Prince performing in the Super Bowl halftime in 2007 — a good show, yeah, but Texas House resolution worthy?

We’re about halfway through the 85th Texas Legislature, and so far, lawmakers have not sent a single bill to Gov. Greg Abbott’s desk for his signature.

Of course, considering some of the trash some folks are trying to turn into Texas law — Dan Patrick’s ridiculous, unnecessary, economically devastating and highly discriminatory bathroom bill, for one, and the “doctors can lie to pregnant women” bill already passed by the Senate and getting a hearing today in the House, for another — the fact they haven’t sent anything to Abbott yet could be a real blessing.

But, as the Houston Chronicle points out, that doesn’t mean legislators haven’t been busy. In fact, as of Sunday, April 2, the Senate and the House together had passed more than 1,500 resolutions.

The Chronicle notes that some of the resolutions were housekeeping-type things having to do with rules and inviting Abbott to come deliver his State of the State speech in January. And, as usual, there were tons of resolutions commemorating sports championships, 100th birthdays, anniversaries of people and events, other special accomplishments.

And that’s perfectly fine with me. These men and women were elected to represent their constituents, and recognizing the accomplishments and milestones of those constituents is, I think, part of the job.

Why would anyone have a problem with a resolution congratulating a constituent on his retirement (House Resolution 116 by Rep. John Frullo, R-Lubbock, congratulates Joseph Ralph DeWitt IV on his retirement as proprietor of Ralph’s Records in Lubbock), or one commemorating a business’ 15th anniversary (House Resolution 52 sponsored by Rep. Mike Schofield, R-Katy, Rep. Cecil Bell, R-Magnolia, and Rep. John Zerwas, R-Richmond commemorates the 15th anniversary of Snappy’s Cafe and Grill in Katy).

And I can understand House Resolution 172, by Rep. Joe Pickett, D-El Paso, which commemorates the 50th anniversary of the University of Texas at El Paso’s NCAA national basketball championship in 1966. And House Resolution 394, by Rep. Travis Clardy, R-Nacogcohes, marking the 80th anniversary of the New London School explosion in north Rusk County is without a doubt worthy.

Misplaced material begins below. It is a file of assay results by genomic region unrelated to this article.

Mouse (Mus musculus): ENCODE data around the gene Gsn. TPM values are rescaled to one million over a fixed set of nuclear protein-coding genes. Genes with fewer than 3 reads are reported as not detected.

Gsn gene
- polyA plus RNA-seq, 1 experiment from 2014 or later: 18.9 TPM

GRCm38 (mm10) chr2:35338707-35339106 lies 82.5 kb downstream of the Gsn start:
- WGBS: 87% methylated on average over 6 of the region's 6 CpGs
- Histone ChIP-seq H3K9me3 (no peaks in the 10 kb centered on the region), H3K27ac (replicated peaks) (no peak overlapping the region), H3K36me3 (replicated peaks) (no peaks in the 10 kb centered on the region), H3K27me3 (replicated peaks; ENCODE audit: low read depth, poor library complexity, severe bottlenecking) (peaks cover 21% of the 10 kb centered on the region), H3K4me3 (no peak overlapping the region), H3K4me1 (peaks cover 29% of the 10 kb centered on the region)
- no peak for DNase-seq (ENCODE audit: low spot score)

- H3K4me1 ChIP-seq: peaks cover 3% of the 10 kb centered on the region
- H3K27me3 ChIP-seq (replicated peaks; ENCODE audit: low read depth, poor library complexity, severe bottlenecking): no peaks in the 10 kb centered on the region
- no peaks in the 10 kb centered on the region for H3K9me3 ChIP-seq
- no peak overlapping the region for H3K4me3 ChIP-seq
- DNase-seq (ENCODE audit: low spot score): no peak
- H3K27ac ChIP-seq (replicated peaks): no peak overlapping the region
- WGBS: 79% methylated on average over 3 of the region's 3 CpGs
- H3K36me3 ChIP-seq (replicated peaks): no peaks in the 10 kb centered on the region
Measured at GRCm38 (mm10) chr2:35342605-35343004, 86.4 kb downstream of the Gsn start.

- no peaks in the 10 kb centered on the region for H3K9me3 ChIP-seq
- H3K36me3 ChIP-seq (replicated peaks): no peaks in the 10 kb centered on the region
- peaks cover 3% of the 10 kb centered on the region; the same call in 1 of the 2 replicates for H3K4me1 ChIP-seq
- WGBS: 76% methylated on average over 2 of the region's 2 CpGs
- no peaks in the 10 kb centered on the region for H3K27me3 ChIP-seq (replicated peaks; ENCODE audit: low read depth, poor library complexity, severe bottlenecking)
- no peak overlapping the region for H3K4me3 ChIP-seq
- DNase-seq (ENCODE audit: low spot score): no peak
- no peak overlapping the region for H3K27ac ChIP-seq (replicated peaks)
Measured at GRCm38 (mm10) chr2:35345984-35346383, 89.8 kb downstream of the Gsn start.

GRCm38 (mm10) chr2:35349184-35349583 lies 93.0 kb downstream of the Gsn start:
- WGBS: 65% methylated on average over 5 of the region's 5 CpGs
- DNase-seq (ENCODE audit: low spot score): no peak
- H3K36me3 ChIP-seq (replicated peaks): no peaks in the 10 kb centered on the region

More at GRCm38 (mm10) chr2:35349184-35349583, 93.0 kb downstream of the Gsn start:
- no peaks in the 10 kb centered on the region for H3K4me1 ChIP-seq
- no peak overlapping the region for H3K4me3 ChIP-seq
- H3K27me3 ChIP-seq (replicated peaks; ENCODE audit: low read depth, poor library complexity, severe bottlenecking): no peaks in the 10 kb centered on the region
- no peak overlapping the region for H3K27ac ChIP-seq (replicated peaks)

Others — well, I’m not sure I care about Mexican Fruit Fly Awareness Month, or Javelina Day or Texas Homemade Pie Day (except, you know, pie).

But a Texas House of Representatives Resolution commemorating the 10th anniversary of Prince’s Super Bowl halftime concert? Yeah, I’m gonna have to call bullshit on that one.

And if you read the actual wording of Houston Democratic Rep. Jarvis Johnson’s House Resolution 234, it becomes even more ridiculous:

“WHEREAS, Prince designed a unique, tightly choreographed, impeccably rehearsed spectacle and then surprised the audience of millions with an unconventional set list as well; it commingled some of his own hits, including ‘Let’s Go Crazy’ and ‘1999,’ with a mind-boggling mash-up of Creedence Clearwater Revival’s ‘Proud Mary,’ Bob Dylan’s ‘All Along the Watchtower,’ and Foo Fighters’ ‘Best of You;’ undeterred by a torrential storm over the stadium, he closed with a searing ‘Purple Rain,’ seeming to command the elements as well as the crowd with his epic guitar solo…

“RESOLVED, That the House of Representatives of the 85th Texas Legislature hereby commemorate the 10th anniversary of Prince’s Super Bowl concert and pay tribute to the memory of this incomparable artist.”

I mean, I am a Prince fan and all, but really?

Check out the Chronicle’s resolutions fun facts here.